Everything about this William Perlberg production is showmanly appealing. The casting is tiptop, with Robert Young, as the Police Gazette reporter, the romantic vis-a-vis after forcing Betty Grable to jilt Reginald Gardner, cast as an honorably enamored English duke whom she had met in London. Adolphe Menjou is the volatile Gazette ed, but the rest of the cast is also-ran save for Virginia Grey as the star's pal and Phil Regan, marking his cinematic comeback effectively in a songsmithing role.

Everything about this William Perlberg production is showmanly appealing. The casting is tiptop, with Robert Young, as the Police Gazette reporter, the romantic vis-a-vis after forcing Betty Grable to jilt Reginald Gardner, cast as an honorably enamored English duke whom she had met in London. Adolphe Menjou is the volatile Gazette ed, but the rest of the cast is also-ran save for Virginia Grey as the star’s pal and Phil Regan, marking his cinematic comeback effectively in a songsmithing role.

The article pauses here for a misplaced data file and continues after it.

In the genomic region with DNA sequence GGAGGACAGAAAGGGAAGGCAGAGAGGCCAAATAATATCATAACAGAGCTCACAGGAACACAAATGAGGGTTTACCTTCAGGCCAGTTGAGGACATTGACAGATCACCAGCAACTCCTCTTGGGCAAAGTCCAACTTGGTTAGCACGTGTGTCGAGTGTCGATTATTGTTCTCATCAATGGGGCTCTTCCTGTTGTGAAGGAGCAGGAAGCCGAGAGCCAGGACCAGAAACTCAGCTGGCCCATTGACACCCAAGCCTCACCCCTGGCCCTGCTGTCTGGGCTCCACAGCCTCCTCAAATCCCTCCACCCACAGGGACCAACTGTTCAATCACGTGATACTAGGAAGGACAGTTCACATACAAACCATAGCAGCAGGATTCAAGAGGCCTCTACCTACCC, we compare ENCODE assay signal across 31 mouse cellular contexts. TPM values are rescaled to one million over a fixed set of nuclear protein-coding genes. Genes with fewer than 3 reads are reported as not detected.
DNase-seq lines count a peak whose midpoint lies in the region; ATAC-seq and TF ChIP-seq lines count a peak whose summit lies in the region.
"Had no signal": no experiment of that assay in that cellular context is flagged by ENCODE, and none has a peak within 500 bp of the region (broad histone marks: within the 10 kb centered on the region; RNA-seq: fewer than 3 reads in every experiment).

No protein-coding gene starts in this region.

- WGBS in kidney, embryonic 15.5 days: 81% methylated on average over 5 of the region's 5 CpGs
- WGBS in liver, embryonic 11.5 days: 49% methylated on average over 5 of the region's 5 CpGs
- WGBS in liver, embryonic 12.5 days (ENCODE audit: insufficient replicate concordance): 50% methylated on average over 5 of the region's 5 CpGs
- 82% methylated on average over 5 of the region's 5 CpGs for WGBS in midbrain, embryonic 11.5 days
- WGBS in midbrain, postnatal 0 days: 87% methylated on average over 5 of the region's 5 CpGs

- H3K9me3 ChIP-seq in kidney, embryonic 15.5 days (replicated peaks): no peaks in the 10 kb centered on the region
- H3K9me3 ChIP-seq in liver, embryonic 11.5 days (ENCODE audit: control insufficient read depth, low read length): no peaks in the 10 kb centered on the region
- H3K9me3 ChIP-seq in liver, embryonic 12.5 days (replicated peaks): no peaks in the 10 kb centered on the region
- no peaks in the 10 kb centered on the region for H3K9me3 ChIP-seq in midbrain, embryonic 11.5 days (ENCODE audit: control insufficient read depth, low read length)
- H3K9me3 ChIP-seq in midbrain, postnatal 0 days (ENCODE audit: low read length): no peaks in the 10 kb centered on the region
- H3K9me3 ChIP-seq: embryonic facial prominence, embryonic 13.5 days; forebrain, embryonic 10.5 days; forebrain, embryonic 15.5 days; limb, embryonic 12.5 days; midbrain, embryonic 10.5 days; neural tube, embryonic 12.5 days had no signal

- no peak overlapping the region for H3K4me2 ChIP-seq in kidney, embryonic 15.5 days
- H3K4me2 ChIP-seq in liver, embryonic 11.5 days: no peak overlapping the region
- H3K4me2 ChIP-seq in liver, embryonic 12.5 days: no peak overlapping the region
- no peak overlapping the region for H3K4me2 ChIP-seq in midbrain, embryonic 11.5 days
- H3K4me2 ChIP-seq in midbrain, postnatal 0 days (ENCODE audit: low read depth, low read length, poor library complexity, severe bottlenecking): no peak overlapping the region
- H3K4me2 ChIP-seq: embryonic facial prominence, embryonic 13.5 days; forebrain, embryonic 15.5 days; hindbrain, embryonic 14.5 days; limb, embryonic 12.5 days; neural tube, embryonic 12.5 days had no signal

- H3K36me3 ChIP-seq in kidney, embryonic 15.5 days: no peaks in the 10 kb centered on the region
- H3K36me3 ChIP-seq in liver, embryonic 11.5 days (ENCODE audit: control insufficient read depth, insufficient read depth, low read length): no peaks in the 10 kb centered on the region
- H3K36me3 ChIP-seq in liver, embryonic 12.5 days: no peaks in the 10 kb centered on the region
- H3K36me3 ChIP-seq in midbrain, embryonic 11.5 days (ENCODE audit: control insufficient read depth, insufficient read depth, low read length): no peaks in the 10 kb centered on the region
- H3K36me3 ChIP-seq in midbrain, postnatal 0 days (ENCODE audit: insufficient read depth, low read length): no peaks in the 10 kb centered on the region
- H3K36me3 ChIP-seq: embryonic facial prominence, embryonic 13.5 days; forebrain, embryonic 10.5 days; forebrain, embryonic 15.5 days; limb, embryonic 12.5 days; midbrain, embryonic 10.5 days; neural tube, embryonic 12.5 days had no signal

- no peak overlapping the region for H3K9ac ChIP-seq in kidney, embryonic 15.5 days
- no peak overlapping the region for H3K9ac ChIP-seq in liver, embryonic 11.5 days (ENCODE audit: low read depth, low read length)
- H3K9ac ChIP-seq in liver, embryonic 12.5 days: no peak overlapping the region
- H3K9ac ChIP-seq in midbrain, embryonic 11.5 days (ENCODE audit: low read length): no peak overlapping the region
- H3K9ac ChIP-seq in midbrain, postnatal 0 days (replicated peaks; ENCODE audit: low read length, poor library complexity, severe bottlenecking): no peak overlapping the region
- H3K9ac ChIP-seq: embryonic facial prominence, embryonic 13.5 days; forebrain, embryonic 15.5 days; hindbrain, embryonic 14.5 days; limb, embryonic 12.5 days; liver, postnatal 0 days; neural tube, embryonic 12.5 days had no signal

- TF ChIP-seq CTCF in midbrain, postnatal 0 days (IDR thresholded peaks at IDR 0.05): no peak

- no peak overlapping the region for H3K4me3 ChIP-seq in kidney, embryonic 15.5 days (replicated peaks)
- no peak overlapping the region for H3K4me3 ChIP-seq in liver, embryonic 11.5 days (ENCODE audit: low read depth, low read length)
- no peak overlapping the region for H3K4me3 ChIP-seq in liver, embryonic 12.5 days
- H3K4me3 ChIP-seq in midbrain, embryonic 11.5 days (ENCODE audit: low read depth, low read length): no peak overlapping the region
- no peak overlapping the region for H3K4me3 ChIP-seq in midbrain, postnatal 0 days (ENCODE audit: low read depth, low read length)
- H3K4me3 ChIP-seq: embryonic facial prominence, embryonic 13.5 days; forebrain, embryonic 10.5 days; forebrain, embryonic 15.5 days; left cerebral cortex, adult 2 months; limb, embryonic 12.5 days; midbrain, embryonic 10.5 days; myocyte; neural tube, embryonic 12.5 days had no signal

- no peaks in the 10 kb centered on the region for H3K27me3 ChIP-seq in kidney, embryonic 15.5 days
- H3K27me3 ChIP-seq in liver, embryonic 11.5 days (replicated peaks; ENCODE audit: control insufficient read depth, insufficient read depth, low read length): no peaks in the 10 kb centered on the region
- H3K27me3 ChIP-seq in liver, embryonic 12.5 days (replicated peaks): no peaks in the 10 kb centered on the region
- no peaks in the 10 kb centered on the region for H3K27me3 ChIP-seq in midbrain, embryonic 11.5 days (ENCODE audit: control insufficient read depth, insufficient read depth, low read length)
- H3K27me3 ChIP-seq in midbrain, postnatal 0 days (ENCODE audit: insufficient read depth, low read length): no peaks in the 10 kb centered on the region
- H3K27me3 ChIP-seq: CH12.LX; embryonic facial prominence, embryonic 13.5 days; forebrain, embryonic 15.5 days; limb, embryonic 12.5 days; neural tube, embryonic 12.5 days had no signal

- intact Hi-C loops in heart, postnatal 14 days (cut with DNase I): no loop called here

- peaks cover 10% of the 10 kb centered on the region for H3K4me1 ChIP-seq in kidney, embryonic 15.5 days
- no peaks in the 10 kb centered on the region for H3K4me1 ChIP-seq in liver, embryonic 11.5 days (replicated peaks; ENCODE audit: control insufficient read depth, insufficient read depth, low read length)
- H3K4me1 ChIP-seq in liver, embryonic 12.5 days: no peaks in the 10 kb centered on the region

Apart from Maude Nugent’s classic title song, and sundry other excerpts such as the opener, ‘Here Am I Waiting at the Church’, the tunes by Mack Gordon and Harry Warren are zestful and certain of popularity. They fit the action well, and in the person of pseudo-songwriting Regan, who does handsomely while tenoring the tunes he has ‘just written’, they are given excellent demonstration throughout.

A saucy title that ‘if you think the Gay 90s were gay, get a load of the 1880s’ – or words to that effect – sets the pace well.

Sweet Rosie O'Grady

Production

20th Century-Fox. Director Irving Cummings; Producer William Perlberg; Screenplay Ken Englund; Camera Ernest Palmer; Editor Robert Simpson; Music Alfred Newman, Charles Henderson (dir.)

Crew

(Color) Extract of a review from 1943. Running time: 76 MIN.

With

Betty Grable Robert Young Adolphe Menjou Virginia Grey Phil Regan

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